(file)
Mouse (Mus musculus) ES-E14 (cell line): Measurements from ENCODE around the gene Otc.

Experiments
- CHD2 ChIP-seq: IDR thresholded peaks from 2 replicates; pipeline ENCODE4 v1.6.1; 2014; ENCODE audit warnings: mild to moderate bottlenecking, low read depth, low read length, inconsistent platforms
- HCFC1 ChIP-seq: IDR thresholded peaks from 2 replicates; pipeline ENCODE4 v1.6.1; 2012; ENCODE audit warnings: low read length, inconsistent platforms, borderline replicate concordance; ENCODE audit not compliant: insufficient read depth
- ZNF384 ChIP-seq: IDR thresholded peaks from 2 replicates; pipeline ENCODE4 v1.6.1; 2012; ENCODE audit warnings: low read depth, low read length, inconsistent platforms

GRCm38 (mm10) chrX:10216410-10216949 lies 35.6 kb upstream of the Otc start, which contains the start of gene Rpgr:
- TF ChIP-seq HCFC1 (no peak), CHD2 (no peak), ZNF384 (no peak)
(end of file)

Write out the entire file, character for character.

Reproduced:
Mouse (Mus musculus) ES-E14 (cell line): Measurements from ENCODE around the gene Otc.

Experiments
- CHD2 ChIP-seq: IDR thresholded peaks from 2 replicates; pipeline ENCODE4 v1.6.1; 2014; ENCODE audit warnings: mild to moderate bottlenecking, low read depth, low read length, inconsistent platforms
- HCFC1 ChIP-seq: IDR thresholded peaks from 2 replicates; pipeline ENCODE4 v1.6.1; 2012; ENCODE audit warnings: low read length, inconsistent platforms, borderline replicate concordance; ENCODE audit not compliant: insufficient read depth
- ZNF384 ChIP-seq: IDR thresholded peaks from 2 replicates; pipeline ENCODE4 v1.6.1; 2012; ENCODE audit warnings: low read depth, low read length, inconsistent platforms

GRCm38 (mm10) chrX:10216410-10216949 lies 35.6 kb upstream of the Otc start, which contains the start of gene Rpgr:
- TF ChIP-seq HCFC1 (no peak), CHD2 (no peak), ZNF384 (no peak)